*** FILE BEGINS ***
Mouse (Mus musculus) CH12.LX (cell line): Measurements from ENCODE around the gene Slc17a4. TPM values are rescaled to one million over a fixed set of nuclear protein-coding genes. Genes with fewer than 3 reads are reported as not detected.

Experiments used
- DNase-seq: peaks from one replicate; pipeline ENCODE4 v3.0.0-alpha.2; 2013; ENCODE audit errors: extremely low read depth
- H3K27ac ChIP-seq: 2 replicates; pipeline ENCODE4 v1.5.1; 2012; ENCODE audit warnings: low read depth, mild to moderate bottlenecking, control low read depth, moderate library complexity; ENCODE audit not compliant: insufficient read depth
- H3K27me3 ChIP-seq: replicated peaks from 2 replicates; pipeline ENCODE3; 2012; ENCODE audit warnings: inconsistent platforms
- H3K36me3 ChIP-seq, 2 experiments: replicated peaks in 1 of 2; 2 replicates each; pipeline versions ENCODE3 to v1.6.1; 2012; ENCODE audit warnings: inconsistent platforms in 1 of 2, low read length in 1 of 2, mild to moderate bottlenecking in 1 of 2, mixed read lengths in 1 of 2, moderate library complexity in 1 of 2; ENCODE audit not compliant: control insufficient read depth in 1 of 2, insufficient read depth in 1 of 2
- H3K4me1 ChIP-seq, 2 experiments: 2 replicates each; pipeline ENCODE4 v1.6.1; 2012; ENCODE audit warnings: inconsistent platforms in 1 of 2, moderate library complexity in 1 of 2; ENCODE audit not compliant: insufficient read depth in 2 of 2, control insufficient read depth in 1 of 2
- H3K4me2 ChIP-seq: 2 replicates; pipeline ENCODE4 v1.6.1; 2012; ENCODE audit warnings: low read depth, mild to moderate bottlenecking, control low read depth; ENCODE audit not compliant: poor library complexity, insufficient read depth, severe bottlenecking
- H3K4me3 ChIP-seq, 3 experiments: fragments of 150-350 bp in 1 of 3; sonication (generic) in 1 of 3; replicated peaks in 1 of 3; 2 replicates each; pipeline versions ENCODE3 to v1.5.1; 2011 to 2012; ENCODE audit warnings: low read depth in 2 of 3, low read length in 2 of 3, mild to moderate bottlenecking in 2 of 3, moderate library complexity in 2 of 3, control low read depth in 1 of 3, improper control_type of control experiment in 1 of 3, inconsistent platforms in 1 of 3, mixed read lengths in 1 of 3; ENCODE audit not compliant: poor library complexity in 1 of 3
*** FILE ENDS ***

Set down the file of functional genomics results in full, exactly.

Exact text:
Mouse (Mus musculus) CH12.LX (cell line): Measurements from ENCODE around the gene Slc17a4. TPM values are rescaled to one million over a fixed set of nuclear protein-coding genes. Genes with fewer than 3 reads are reported as not detected.

Experiments used
- DNase-seq: peaks from one replicate; pipeline ENCODE4 v3.0.0-alpha.2; 2013; ENCODE audit errors: extremely low read depth
- H3K27ac ChIP-seq: 2 replicates; pipeline ENCODE4 v1.5.1; 2012; ENCODE audit warnings: low read depth, mild to moderate bottlenecking, control low read depth, moderate library complexity; ENCODE audit not compliant: insufficient read depth
- H3K27me3 ChIP-seq: replicated peaks from 2 replicates; pipeline ENCODE3; 2012; ENCODE audit warnings: inconsistent platforms
- H3K36me3 ChIP-seq, 2 experiments: replicated peaks in 1 of 2; 2 replicates each; pipeline versions ENCODE3 to v1.6.1; 2012; ENCODE audit warnings: inconsistent platforms in 1 of 2, low read length in 1 of 2, mild to moderate bottlenecking in 1 of 2, mixed read lengths in 1 of 2, moderate library complexity in 1 of 2; ENCODE audit not compliant: control insufficient read depth in 1 of 2, insufficient read depth in 1 of 2
- H3K4me1 ChIP-seq, 2 experiments: 2 replicates each; pipeline ENCODE4 v1.6.1; 2012; ENCODE audit warnings: inconsistent platforms in 1 of 2, moderate library complexity in 1 of 2; ENCODE audit not compliant: insufficient read depth in 2 of 2, control insufficient read depth in 1 of 2
- H3K4me2 ChIP-seq: 2 replicates; pipeline ENCODE4 v1.6.1; 2012; ENCODE audit warnings: low read depth, mild to moderate bottlenecking, control low read depth; ENCODE audit not compliant: poor library complexity, insufficient read depth, severe bottlenecking
- H3K4me3 ChIP-seq, 3 experiments: fragments of 150-350 bp in 1 of 3; sonication (generic) in 1 of 3; replicated peaks in 1 of 3; 2 replicates each; pipeline versions ENCODE3 to v1.5.1; 2011 to 2012; ENCODE audit warnings: low read depth in 2 of 3, low read length in 2 of 3, mild to moderate bottlenecking in 2 of 3, moderate library complexity in 2 of 3, control low read depth in 1 of 3, improper control_type of control experiment in 1 of 3, inconsistent platforms in 1 of 3, mixed read lengths in 1 of 3; ENCODE audit not compliant: poor library complexity in 1 of 3